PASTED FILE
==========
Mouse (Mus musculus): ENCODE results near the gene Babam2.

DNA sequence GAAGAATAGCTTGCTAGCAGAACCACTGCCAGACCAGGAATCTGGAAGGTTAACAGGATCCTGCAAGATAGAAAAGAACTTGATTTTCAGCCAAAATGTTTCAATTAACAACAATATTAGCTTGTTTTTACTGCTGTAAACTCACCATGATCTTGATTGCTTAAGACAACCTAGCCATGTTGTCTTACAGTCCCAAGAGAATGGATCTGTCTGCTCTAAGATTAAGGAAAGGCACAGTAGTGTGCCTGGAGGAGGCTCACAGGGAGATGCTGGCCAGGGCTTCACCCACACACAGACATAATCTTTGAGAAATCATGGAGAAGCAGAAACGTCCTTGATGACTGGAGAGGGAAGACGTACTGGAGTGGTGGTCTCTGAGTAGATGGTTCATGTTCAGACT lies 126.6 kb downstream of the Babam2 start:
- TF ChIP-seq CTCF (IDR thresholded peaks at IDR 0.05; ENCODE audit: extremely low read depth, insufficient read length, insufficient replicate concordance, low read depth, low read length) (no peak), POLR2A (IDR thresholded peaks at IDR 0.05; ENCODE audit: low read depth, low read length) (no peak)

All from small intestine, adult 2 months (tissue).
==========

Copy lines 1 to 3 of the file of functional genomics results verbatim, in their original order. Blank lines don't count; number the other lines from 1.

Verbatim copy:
Mouse (Mus musculus): ENCODE results near the gene Babam2.

DNA sequence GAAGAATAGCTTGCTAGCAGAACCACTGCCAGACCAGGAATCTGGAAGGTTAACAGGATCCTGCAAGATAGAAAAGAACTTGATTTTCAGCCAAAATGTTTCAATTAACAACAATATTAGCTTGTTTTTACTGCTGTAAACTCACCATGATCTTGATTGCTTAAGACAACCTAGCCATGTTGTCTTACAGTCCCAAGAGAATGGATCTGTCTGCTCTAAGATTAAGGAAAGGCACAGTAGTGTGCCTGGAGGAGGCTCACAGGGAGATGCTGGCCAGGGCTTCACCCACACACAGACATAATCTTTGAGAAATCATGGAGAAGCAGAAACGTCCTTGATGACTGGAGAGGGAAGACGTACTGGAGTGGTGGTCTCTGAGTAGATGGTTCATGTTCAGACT lies 126.6 kb downstream of the Babam2 start:
- TF ChIP-seq CTCF (IDR thresholded peaks at IDR 0.05; ENCODE audit: extremely low read depth, insufficient read length, insufficient replicate concordance, low read depth, low read length) (no peak), POLR2A (IDR thresholded peaks at IDR 0.05; ENCODE audit: low read depth, low read length) (no peak)